Hypothesis
By the end of the paper, the following questions should have been tackled and answered:
What is Non- Proliferation?
What is the historical development of Iran’s nuclear technology?
What are the dangers posed by a nuclear Iran?
Can the world live with a nuclear Iran?
What are the necessary steps to avert the dangers posed by a nuclear Iran?
Non-Proliferation (Scoblic 2010)
After the United States dropped the two nuclear bombs in Hiroshima and Nagasaki; other nations saw what such a weapon was capable of doing. Therefore, the race to own nuclear weapons and nuclear technology began. As has been illustrated, many states started testing their own nuclear weapons. This created a potential risk of nuclear war. With this danger looming, the idea of Non-Proliferation was born. The earlier efforts to prevent nuclear proliferation involved government secrecy. Unorthodox means including sabotage were used. The wartime acquisition of known uranium stores was also employed. All these activities were done in absolute secrecy.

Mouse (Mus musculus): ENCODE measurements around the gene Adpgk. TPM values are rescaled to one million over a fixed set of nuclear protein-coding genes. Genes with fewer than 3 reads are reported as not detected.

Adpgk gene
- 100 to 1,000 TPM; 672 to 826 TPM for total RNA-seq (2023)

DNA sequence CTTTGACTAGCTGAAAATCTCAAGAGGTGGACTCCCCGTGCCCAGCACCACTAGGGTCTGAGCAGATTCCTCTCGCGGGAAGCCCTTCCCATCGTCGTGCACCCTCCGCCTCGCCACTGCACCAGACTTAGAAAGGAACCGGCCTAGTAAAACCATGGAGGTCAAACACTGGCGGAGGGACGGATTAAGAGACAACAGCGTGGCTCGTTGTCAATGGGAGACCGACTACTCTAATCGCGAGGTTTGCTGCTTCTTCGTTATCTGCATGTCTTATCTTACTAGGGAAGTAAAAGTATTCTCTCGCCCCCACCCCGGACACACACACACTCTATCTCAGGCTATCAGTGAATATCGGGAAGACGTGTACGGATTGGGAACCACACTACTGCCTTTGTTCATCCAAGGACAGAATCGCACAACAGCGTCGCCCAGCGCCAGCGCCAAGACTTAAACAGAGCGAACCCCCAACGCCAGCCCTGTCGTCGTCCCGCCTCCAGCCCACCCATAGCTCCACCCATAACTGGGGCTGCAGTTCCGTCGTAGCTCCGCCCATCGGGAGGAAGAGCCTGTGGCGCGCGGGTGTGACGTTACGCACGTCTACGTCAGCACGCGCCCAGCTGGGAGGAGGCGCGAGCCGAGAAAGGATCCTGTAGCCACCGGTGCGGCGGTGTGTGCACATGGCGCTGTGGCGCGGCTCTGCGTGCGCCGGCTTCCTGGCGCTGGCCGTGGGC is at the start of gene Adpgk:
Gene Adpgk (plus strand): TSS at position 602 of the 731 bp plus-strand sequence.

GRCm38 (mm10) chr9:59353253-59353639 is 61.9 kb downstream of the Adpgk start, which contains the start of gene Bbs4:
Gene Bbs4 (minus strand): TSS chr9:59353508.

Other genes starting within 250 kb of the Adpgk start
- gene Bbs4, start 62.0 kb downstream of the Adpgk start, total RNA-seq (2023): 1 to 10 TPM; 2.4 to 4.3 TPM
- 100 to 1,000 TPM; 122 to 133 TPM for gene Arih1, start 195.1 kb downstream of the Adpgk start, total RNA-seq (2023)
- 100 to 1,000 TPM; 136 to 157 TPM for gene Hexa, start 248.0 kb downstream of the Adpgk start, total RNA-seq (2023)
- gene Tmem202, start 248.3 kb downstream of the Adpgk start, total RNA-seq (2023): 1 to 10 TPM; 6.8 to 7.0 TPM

However, just after World War II, International efforts to promote nuclear non-proliferation began with the proposition of the Baruch Plan. This plan enjoyed international support; however the Soviet Union planned to veto it in the Security Council (it failed to emerge from the UNAEC because of this). However, in 1953, President Eisenhower –the then American president- made the Atoms for Peace proposal before the U.N. General Assembly, this lead to the creation of International Atomic Energy Agency (IAEA) in 1957. However, plans on an agreement to limit the spread of nuclear weapons never began till the 1960’s. These plans were stalled for a while but when China detonated a nuclear weapon in 1964, the plans were renewed. Since the inception of the IAEA, it has tried to promote and spread internationally the use of civilian nuclear energy. It has also tried to prevent and detect the diversion of civilian energy to nuclear weapons, nuclear explosive devices or other unknown purposes. The IAEA operates a safeguard system as specified under Article III of the Nuclear Non-Proliferation Treaty (NPT) enacted in 1968. The main aim of the treaty is to ensure that civil stocks of uranium, plutonium and any other technology associated with nuclear materials are used for peaceful purposes and that they should not contribute in any way to nuclear proliferation . The principle focus of non-proliferation remains to maintain and increase international control over the fissile material and specialized technologies necessary to build nuclear devices.